Davidson, Janet E.
- In inductive reasoning, conclusions are inferred from evidence but are never guaranteed to be correct. Their degree of certainty is based on a continuum of weak to strong evidence. Strong inductive arguments are based on a substantial number of observations, diversity of evidence, and representativeness of the observations.
- Inductive reasoning is often compared to deductive reasoning. Both of these forms of reasoning are central to critical thinking and involve evidence, logic, and working memory. However, induction and deduction differ in the types of evidence on which they are based and how they are evaluated. In addition, inductive conclusions go beyond the evidence or premises and are educated guesses; deductively valid conclusions follow directly from the premises and are guaranteed to be logically true.
- Inductive reasoning is widely used in everyday life. Humans often automatically make predictions about what will happen next based on what occurred in the past. In addition, this form of reasoning plays an important role in other cognitive activities, such as decisionmaking, categorization, and similarity judgments.
- The availability heuristic is a cognitive short-cut used when people easily retrieve information from memory and perceive it as relevant evidence for the likelihood of a phenomenon. Although this heuristic is sometimes useful, it can undermine the diversity of evidence needed for strong inductive arguments. It can also result in illusionary correlations.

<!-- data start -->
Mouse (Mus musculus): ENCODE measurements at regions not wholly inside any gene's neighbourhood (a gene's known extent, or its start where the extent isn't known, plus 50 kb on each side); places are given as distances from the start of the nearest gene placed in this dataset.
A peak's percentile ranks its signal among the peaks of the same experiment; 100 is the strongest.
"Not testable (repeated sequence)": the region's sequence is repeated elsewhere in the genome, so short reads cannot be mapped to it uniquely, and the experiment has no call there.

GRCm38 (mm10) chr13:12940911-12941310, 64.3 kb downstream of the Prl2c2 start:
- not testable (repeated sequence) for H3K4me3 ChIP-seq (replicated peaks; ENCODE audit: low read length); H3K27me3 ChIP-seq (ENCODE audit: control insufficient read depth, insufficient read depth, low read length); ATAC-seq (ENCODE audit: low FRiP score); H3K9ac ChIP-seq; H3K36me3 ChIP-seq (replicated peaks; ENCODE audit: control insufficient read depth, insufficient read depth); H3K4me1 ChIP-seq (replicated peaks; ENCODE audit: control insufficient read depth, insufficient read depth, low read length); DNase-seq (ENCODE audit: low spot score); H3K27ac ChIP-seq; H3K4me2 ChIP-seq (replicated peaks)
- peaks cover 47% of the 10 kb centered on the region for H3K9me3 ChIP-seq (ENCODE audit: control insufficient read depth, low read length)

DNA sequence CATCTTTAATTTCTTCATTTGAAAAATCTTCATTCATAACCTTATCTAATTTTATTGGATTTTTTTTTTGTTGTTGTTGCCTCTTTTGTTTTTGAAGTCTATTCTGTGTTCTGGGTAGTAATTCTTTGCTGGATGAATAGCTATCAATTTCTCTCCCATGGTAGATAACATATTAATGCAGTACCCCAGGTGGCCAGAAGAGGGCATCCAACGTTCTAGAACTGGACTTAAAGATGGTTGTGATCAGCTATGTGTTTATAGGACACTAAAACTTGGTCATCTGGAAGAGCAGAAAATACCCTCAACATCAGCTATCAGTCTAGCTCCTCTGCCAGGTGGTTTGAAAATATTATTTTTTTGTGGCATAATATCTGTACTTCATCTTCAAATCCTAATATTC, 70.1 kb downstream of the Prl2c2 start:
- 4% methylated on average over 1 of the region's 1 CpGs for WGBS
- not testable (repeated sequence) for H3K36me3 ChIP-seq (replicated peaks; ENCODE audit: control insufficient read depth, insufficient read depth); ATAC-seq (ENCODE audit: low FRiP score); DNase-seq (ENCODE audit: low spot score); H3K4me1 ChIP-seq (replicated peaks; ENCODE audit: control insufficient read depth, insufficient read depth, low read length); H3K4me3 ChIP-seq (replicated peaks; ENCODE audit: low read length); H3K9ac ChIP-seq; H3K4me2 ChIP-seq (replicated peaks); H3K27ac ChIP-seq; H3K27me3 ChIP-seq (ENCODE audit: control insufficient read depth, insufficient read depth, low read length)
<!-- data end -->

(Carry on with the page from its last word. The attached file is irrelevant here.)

- Confirmation bias also limits the diversity of evidence. This bias occurs when people use enumerative induction and only seek observations that support their hypotheses. Eliminative induction is more informative because it is based on seeking evidence that both confirms and disconfirms a tentative hypothesis.
- The representative heuristic allows us to infer the probability of an event by assuming it is similar to a prototype event. However, this heuristic can result in weak inductive arguments if base rate and sample size are not considered.
- There are several forms of inductive reasoning, including category-based inductions, causal inductions, analogical reasoning, and insight. At some level, they are all based on finding similarities in a situation.
- Category-based induction involves generalizing a property of one category member to a member of another category. Premise typicality, premise-conclusion similarity, premise diversity, and premise monotonicity are taxonomic relations used by novices when reasoning inductively about a relevant domain. In contrast, experts in a domain apply causal, ecological, or thematic relations.
- Causal induction involves predicting what causes outcomes. If a hypothesized cause and effect are both present at the same time and absent at the same time, a causal induction is confirmed. If one is present when the other is not, the induction is disconfirmed. When causal relations are indicated in category-based problems, they over-ride the use of taxonomic relations in making inductive generalizations.
- Analogical reasoning involves comparing two domains in order to infer a quality they have in common. Relational similarity is necessary for this form of reasoning, although surface similarity can foster the mapping of relations between the domains.
- Insight involves perceiving information in a new way, which often requires cognitive restructuring of our mental representations. It is often accompanied by a subjective feeling of “Aha” or not consciously knowing how one arrived at the new perception. Functional fixedness or fixation on unproductive procedures can hinder this form of inductive reasoning.
- Inductive reasoning begins early in life and there is evidence of both continuity and change in its development. Cognitive changes and a larger knowledge base allow older children to perform more complex category-based inferences, causal inductions, and analogical reasoning, while becoming more susceptible to functional fixedness.